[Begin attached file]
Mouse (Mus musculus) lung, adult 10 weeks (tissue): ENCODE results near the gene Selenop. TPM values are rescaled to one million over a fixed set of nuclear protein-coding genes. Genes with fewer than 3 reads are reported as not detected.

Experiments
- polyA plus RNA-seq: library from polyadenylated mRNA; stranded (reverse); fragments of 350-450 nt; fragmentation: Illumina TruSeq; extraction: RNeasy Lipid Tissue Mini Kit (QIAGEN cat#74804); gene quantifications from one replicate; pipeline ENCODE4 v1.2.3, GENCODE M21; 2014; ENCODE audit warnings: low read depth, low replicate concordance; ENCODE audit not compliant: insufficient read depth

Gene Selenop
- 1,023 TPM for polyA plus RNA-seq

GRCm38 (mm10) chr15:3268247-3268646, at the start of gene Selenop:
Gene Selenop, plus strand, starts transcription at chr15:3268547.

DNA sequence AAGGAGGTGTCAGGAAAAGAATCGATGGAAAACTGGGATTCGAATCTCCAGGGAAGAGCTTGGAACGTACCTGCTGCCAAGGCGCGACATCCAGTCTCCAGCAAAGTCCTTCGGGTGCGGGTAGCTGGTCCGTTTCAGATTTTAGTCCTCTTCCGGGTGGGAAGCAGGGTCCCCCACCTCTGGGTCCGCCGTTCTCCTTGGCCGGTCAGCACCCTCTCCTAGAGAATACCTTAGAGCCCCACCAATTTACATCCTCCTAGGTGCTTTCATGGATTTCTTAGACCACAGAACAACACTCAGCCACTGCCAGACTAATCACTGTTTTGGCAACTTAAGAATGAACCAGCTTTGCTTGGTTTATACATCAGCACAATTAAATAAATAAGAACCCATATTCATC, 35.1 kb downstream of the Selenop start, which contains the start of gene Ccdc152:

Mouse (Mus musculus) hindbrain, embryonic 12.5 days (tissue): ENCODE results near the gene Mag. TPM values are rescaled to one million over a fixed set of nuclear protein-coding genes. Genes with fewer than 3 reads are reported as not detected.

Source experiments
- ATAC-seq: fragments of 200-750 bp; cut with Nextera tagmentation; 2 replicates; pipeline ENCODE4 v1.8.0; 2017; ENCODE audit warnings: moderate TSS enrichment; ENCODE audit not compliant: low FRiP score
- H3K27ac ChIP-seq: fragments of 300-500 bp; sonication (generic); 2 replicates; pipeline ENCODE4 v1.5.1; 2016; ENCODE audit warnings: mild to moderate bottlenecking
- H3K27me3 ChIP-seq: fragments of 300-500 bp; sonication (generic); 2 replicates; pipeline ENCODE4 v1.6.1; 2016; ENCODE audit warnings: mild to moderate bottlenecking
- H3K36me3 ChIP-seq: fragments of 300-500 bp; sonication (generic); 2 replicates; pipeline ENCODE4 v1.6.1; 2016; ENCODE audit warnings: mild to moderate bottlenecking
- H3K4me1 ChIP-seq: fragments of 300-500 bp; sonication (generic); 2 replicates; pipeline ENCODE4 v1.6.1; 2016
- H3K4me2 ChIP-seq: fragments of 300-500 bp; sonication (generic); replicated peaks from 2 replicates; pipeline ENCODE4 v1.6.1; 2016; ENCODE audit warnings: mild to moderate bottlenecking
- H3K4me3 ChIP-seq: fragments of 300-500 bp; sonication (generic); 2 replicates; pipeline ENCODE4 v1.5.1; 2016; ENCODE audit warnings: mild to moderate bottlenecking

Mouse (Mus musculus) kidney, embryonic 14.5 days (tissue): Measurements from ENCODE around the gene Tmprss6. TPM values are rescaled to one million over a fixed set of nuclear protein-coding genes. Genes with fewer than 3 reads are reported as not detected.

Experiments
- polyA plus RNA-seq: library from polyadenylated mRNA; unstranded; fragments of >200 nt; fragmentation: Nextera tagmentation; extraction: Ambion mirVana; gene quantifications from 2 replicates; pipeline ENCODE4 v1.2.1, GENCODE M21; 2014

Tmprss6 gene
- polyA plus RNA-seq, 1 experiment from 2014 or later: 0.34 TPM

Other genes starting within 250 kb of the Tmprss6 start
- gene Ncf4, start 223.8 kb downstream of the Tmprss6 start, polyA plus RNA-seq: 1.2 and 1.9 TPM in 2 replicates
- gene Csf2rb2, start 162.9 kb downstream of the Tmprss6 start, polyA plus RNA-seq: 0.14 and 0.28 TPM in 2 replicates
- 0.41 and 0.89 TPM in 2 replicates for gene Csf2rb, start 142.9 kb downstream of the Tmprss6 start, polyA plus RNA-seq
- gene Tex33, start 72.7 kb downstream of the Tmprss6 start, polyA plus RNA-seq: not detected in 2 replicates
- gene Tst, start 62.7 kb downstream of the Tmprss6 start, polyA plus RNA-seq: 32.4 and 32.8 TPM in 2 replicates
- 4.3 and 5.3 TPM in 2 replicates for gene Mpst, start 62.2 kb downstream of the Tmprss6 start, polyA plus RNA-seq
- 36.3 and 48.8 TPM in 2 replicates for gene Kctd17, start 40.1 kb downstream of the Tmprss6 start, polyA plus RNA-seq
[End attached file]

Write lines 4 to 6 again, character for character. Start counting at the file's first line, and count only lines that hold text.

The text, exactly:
Gene Selenop
- 1,023 TPM for polyA plus RNA-seq

GRCm38 (mm10) chr15:3268247-3268646, at the start of gene Selenop: